Walmart greeter John Combs works at a Walmart store in Vancouver, Wash., April 21, 201
UNITED STATES (AP) – Walmart ended more than a week's worth of poor publicity before publishing that it was "best possible" to find one role for disabled workers who had been threatened with job loss as the dealer gets rid of greeters at 1000 stores.
In a fierce setback, Greg Foran, president and CEO of Walmart's US stores, said in a note to save executives Thursday night that "we take some concrete steps to support" greeters with disabilities. The chain noted that several greeters were offered new jobs at their respective stores and accepted.
Parents of the disabled said Walmart does the right move.
"By reconsidering its action, Walmart is now opening the door to actually helping individuals realize their full employment potential " said Cheryl Bates-Harris, senior disability advocacy expert on the Network of National Disability Rights.
Walmart told greeters around the country last week that their posts were eliminated late April in favor of an extended "customer hosting" role involving not only welcoming customers, but also helped with returns, checking receipts to prevent store lifting and Keep the front of the store clean. The position requires the hosts to lift heavy roads, climb ladders and do other tasks.
People with disabilities who have traditionally filled greeter jobs in many stores, accused Walmart of acting heartlessly. Rebellion customers and others started online petitions, formed Facebook support groups and called and sent Walmart offices in Bentonville, Arkansas, to record their dissatisfaction.
"This was a great-league botch," said Craig Johnson, president of Growth Partners, a retail consulting, adding that Walmart should have predicted public reaction.
"Someone finally woke up," Johnson said. "Hopefully they have now woken up and they will fix this thing properly. … The good news is that it is reversible."
For his part, Walmart said that Foran's memo did not signal a change of direction for the company, but was intended to reinforce what was already done for workers displaced from the greeter job and clean up misunderstandings.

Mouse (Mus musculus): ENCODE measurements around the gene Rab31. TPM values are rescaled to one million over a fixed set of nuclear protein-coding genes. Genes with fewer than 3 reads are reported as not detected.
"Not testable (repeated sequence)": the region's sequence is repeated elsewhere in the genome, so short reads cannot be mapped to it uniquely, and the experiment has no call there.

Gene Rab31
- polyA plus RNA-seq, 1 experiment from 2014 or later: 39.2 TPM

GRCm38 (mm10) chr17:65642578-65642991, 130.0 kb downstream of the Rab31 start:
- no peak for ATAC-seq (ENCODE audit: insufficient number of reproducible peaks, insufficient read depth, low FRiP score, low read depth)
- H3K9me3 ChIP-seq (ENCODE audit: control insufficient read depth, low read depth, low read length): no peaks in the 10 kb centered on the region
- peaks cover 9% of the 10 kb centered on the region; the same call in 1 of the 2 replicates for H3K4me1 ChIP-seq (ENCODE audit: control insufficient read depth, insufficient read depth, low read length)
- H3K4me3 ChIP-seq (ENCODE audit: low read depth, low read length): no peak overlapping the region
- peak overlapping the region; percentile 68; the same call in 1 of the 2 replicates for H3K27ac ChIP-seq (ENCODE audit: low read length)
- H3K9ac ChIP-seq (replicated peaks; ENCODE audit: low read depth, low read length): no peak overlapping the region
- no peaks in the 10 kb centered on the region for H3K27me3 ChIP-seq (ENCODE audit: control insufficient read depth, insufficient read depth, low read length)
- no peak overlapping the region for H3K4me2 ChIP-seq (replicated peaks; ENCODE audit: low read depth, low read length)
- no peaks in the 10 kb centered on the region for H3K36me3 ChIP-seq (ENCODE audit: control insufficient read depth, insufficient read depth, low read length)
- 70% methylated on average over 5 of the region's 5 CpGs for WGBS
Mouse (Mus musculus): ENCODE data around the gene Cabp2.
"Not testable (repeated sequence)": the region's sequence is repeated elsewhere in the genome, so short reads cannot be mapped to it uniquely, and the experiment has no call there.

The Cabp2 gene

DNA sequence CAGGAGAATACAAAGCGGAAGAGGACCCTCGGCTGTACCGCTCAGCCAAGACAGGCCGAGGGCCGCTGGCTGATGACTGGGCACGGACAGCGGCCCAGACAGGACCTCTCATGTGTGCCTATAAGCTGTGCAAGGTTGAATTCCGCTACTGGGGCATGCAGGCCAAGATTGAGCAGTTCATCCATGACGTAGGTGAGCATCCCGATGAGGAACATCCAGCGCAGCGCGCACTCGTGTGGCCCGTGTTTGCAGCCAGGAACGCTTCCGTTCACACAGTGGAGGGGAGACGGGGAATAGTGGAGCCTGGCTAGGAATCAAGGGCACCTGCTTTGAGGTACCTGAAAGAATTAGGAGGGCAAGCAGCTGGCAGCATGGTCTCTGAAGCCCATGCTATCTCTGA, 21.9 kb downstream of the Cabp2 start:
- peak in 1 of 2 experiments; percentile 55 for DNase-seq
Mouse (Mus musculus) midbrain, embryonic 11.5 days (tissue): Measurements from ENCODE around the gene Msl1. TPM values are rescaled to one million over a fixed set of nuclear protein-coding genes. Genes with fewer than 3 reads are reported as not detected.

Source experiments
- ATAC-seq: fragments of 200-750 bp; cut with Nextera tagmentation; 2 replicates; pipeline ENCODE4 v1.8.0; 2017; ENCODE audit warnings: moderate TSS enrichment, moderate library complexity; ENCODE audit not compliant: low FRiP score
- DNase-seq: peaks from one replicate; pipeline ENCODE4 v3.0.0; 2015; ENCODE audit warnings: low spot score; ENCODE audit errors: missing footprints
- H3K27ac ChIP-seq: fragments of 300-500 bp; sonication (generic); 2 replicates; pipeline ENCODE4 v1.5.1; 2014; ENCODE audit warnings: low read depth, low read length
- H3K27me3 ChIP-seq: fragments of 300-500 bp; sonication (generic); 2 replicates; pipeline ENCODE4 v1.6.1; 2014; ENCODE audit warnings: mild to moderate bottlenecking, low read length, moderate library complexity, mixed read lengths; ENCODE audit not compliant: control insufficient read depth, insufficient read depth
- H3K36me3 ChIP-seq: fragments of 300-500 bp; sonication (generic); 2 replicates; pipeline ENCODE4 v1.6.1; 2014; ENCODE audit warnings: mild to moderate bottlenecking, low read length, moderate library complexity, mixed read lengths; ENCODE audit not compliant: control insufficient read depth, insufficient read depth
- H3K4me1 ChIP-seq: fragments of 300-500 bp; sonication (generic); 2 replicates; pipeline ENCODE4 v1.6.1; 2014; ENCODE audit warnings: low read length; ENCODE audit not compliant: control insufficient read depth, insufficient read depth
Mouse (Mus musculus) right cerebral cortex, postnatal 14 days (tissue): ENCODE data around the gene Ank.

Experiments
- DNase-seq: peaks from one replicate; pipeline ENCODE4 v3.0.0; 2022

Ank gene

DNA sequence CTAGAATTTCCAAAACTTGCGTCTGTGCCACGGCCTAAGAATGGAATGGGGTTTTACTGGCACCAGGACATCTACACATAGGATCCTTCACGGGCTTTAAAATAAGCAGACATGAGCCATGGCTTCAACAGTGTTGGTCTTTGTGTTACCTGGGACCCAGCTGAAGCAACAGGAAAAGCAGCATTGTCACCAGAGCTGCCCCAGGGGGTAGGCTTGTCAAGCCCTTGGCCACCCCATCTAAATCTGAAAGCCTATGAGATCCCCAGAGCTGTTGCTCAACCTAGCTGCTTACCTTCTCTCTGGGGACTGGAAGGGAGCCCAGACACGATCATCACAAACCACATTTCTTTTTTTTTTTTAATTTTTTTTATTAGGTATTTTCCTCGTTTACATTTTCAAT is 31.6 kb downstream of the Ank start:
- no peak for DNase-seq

In front of the recognized change from greeter to host, and its influence on disabled workers, "had created a conversation." He wrote that Walmart was obliged to do the right thing for these employees and noticed that greeters with disabilities would be given longer than the usual 60 days to find other jobs in the company.
"Let me be clear: If anyone in this unique situation will continue to work at Walmart, we should do everything possible to make it happen," notes the note released by Walmart.
Walmart has already started making job offers for greeters. At least three long-term greeters – Adam Catlin of Selinsgrove, Pennsylvania, Jay Melton of Marion, North Carolina, and Mitchell Hartzell of Hazel Green, Florida, all of whom have cerebral palsy – have accepted jobs in the box office.
Catlin's mother, Holly Catlin, helped publicize his son's situation with a passionate Facebook post and has since told the greeters around the country. After sending email to Walmart CEO Doug McMillon every day, Catlin received a phone call from the office on Thursday, and on Friday morning she and her son met their business management in Selinsgrove.
"I decided I should be the squeaky wheel and beep every day," said Catlin, and let her encourage Walmart's latest moves. "I think the way forward will be good for these people. I think they really should make an effort and try to keep these people."
In North Carolina, Melton is "happier than a pig in a mud pool," said father Jim Melton .
In front, who leads Walmart's American stores, wrote that greeters with disabilities "face a unique situation … and each case requires a thoughtful solution." He said Walmart's goal is to provide "appropriate accommodation that allows these staff to continue in other roles with their store."
Posted by MICHAEL RUBINKAM, Associated Press.
Twitter: @StGnews  Copyright 2019 Associated Press. All rights reserved. This material cannot be published, broadcast, rewritten or redistributed.